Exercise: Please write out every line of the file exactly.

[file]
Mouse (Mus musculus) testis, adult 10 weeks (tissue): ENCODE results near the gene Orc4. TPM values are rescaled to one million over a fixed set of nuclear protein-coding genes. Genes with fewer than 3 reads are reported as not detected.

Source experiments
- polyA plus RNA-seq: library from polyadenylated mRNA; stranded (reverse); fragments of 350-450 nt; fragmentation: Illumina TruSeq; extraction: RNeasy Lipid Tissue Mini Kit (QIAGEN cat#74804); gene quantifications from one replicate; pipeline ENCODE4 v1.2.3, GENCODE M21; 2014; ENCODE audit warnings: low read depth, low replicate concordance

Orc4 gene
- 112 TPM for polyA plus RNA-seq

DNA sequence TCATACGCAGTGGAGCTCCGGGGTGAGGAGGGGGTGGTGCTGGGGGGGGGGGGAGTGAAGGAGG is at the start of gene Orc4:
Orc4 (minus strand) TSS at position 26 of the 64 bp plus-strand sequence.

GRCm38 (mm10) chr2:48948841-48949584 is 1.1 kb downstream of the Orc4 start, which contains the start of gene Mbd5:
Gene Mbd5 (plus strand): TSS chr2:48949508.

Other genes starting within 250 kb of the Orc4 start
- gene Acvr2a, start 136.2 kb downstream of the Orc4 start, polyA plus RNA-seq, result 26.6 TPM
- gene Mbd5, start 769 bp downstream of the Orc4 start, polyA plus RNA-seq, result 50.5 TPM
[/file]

Mouse (Mus musculus) testis, adult 10 weeks (tissue): ENCODE results near the gene Orc4. TPM values are rescaled to one million over a fixed set of nuclear protein-coding genes. Genes with fewer than 3 reads are reported as not detected.

Source experiments
- polyA plus RNA-seq: library from polyadenylated mRNA; stranded (reverse); fragments of 350-450 nt; fragmentation: Illumina TruSeq; extraction: RNeasy Lipid Tissue Mini Kit (QIAGEN cat#74804); gene quantifications from one replicate; pipeline ENCODE4 v1.2.3, GENCODE M21; 2014; ENCODE audit warnings: low read depth, low replicate concordance

Orc4 gene
- 112 TPM for polyA plus RNA-seq

DNA sequence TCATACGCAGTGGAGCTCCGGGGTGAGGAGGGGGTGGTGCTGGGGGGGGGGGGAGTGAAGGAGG is at the start of gene Orc4:
Orc4 (minus strand) TSS at position 26 of the 64 bp plus-strand sequence.

GRCm38 (mm10) chr2:48948841-48949584 is 1.1 kb downstream of the Orc4 start, which contains the start of gene Mbd5:
Gene Mbd5 (plus strand): TSS chr2:48949508.

Other genes starting within 250 kb of the Orc4 start
- gene Acvr2a, start 136.2 kb downstream of the Orc4 start, polyA plus RNA-seq, result 26.6 TPM
- gene Mbd5, start 769 bp downstream of the Orc4 start, polyA plus RNA-seq, result 50.5 TPM